Many people seem to think that this story of Andersen’s is deeply anti-feminist. I think that is a profound misreading. I’m not arguing that he was a feminist in our terms or that he was anything other than a man of his time. But it astonishes me that such people haven’t noticed that he has identified himself completely with his female hero — she’s not the Other (as women continue to be for so many male authors), she is himself. Furthermore, she is doing something completely atypical of traditional fairy tale heroines (or at least those belonging to the canon of the best known) — she is the lover, not the beloved, the active, not the passive one. Indeed, it is she who saves the prince from drowning in a feat that would take almost impossible strength and stamina, even for a mermaid. She’s only a fifteen-year-old girl with a fishtail, after all, and yet she holds the insensible prince above the waves during the entirety of a terrible storm at sea, which has wrecked his ship, and which rages all night. Then, as the story develops, she pursues him — but, lacking the voice she has given in payment to the Sea Witch for the magic that will split her fishtail into legs (and less obviously but just as importantly, being a foundling with no family or earthly breeding) — she is unable to win his love. (And incidentally, what an unforgettable character the Sea Witch is — laughing in scorn at romantic love, and cutting, with the Little Mermaid, one of the most chilling devil’s bargains in literature. And the Little Mermaid’s grandmother — what a marvelous creation! — with all her wise counsel against reaching too high, and being discontent with what she believes to be the pretty good wicket of mermaid-hood.) It is also crucial to note, not only that the Little Mermaid makes her own independent choices, creates her own destiny, throughout the story, but also that in the overwhelmingly powerful denouement, which is to some extent a twist, the Little Mermaid beats the Sea Witch and even the strictures of the story itself, at their own game. Two possible endings have been laid out for her by others; instead — by staying utterly true to her self, her principles and her conception of genuine love — she invents her own.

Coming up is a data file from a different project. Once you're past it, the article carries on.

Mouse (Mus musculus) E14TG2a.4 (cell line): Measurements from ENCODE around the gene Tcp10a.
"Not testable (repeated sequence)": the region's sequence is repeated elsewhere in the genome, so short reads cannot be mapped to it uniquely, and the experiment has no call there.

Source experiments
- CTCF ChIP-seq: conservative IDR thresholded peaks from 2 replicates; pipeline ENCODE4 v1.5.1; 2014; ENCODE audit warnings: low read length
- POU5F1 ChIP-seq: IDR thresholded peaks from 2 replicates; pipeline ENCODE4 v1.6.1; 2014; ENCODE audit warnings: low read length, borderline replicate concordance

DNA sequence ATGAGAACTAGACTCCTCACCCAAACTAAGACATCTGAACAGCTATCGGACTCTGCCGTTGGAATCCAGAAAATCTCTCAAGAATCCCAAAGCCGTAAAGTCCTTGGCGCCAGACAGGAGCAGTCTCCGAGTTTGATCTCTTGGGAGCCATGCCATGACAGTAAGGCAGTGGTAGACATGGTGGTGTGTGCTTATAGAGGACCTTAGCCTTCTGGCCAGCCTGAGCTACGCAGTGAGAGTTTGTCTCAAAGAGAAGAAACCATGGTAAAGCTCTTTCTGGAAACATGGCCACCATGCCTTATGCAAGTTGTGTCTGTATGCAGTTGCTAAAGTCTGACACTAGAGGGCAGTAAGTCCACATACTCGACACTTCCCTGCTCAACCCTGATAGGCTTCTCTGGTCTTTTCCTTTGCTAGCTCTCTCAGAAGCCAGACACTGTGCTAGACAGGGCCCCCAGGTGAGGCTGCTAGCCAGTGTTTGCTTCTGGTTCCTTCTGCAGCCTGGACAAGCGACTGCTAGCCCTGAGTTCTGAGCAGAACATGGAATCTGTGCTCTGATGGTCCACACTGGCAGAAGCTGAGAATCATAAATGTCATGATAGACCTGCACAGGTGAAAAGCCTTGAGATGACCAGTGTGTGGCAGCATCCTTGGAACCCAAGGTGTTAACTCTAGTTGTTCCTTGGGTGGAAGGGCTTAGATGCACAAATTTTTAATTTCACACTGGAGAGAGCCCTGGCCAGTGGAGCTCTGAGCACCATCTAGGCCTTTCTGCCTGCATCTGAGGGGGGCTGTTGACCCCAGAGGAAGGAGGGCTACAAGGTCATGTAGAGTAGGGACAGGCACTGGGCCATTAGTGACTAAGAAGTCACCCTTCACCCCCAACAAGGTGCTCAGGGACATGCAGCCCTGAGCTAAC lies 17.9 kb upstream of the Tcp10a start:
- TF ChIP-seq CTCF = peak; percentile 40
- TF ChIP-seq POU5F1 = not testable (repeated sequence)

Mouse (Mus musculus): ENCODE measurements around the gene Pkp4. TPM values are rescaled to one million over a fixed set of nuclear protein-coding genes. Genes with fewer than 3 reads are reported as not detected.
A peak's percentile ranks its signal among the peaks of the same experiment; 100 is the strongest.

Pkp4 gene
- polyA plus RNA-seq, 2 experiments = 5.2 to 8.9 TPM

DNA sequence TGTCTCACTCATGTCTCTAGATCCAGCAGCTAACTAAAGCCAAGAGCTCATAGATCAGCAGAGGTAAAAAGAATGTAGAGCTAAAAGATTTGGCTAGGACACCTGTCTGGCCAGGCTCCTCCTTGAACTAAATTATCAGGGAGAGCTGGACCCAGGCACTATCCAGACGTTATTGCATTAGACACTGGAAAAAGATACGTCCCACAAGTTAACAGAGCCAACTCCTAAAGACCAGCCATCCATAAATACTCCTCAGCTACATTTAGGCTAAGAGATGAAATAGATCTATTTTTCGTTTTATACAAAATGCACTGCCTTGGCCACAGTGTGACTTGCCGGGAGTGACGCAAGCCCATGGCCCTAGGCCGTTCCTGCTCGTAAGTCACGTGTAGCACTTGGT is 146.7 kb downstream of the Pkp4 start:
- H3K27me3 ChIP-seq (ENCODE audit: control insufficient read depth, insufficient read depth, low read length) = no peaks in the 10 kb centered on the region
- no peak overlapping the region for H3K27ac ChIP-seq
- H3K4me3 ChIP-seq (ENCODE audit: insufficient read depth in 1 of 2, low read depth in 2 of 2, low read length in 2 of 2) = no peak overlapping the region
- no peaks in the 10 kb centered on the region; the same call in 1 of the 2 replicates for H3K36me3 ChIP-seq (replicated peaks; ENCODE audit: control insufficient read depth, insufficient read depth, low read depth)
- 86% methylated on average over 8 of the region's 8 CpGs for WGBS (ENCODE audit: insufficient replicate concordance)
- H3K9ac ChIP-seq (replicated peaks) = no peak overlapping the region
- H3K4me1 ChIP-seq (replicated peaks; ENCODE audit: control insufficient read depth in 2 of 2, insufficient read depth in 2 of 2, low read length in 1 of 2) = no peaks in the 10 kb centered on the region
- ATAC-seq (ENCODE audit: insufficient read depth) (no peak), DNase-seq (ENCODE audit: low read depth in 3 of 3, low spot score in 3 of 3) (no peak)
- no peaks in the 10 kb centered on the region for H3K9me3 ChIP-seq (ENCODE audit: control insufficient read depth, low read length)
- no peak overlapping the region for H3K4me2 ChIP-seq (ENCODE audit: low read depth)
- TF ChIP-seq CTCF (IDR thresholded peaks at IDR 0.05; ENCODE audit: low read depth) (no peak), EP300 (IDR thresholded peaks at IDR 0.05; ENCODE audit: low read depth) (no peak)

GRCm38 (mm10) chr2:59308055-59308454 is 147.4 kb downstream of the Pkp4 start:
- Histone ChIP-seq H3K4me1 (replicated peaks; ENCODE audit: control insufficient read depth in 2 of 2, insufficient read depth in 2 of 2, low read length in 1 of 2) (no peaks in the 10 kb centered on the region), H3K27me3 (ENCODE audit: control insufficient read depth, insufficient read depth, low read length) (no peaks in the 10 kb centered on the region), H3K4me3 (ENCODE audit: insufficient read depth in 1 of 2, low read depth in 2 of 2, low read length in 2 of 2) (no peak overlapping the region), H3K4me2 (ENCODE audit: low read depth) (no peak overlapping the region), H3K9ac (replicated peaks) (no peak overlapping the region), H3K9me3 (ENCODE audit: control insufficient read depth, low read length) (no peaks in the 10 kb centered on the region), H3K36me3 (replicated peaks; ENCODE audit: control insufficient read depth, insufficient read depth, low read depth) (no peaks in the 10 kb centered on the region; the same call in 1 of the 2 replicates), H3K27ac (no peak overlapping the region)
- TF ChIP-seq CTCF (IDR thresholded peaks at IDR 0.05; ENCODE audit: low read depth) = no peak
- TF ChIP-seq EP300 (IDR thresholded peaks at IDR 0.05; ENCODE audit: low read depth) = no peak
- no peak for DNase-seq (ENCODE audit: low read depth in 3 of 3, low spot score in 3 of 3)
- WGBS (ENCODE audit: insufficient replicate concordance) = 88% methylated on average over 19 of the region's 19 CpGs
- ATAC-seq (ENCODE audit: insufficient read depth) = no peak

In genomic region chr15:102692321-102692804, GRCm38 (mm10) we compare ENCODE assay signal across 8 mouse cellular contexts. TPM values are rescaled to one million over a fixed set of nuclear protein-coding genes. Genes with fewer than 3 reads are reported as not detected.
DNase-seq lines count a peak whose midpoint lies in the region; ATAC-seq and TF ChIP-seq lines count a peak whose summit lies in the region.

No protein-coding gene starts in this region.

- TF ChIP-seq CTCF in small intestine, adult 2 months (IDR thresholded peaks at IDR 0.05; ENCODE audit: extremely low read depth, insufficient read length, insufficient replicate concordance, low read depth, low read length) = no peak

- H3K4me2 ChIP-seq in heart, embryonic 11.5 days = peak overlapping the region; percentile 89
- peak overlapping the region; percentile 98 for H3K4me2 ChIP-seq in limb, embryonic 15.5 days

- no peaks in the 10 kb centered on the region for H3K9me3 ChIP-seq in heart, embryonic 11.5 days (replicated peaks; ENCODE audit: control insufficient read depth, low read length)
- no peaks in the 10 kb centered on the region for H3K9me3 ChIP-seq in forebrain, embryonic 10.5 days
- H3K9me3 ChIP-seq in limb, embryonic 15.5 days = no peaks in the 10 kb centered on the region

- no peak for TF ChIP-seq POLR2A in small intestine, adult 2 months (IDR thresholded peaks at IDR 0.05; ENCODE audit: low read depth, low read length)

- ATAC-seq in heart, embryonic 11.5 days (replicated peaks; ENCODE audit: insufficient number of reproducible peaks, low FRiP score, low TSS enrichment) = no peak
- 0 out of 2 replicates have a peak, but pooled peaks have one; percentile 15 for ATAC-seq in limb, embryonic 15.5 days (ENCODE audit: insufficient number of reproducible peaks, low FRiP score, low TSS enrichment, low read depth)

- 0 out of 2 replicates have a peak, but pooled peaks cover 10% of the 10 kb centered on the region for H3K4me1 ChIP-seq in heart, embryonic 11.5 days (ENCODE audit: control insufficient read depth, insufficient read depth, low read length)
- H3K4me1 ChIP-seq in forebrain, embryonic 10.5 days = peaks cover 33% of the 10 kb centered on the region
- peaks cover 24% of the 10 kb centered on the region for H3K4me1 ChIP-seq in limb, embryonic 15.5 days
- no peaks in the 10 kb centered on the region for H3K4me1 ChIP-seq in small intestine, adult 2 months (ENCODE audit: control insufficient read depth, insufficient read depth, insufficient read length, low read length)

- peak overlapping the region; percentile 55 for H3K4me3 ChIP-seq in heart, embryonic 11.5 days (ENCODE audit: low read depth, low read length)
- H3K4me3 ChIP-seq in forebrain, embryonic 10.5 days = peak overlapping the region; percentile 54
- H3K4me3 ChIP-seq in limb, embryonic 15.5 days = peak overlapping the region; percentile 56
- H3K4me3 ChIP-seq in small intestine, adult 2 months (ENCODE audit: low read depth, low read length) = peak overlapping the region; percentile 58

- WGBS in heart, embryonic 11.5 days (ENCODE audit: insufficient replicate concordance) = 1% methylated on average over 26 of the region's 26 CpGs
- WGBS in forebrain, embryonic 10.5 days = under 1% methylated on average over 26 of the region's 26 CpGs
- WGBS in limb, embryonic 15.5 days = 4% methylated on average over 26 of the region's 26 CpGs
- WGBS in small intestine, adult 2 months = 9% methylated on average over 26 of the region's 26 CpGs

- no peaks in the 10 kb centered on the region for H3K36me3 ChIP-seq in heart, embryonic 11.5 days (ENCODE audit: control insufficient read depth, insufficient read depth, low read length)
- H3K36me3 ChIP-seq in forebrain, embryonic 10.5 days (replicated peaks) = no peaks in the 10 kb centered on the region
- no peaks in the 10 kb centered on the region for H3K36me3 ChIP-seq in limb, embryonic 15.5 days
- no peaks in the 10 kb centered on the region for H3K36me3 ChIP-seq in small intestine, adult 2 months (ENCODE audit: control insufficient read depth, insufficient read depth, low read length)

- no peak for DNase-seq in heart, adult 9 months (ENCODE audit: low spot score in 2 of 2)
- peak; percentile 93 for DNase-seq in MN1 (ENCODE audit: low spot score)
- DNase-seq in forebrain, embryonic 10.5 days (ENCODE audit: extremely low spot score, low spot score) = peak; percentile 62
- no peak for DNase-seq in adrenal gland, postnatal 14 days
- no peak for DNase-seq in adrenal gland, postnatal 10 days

When I was twelve, because of the Robert Redford film, which I adored, I read The Great Gatsby for the first time. It had the same effect on me as “The Little Mermaid”, and when I was in my twenties and more capable of analysis it dawned on me that it is exactly the same story. Gatsby is the Little Mermaid. He, a poor boy, falls in love with a rich girl, Daisy. He cannot win her in the state of existence into which he was born — that is, poverty — and so he devotes his life, spectacularly, to transforming himself into a rich boy. He gets the mansion and the money, just like the Little Mermaid gets the legs. But he cannot win Daisy from the husband she has chosen from her own kind, just as the Little Mermaid cannot win the prince from his intended. For both of them, tragedy, and a strange kind of transcendence, results.